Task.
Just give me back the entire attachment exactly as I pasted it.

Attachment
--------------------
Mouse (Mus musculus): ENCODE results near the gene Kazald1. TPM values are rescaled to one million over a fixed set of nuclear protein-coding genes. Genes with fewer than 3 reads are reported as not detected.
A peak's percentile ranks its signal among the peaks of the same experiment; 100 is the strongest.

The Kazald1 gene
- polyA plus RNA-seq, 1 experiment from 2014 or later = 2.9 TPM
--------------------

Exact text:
Mouse (Mus musculus): ENCODE results near the gene Kazald1. TPM values are rescaled to one million over a fixed set of nuclear protein-coding genes. Genes with fewer than 3 reads are reported as not detected.
A peak's percentile ranks its signal among the peaks of the same experiment; 100 is the strongest.

The Kazald1 gene
- polyA plus RNA-seq, 1 experiment from 2014 or later = 2.9 TPM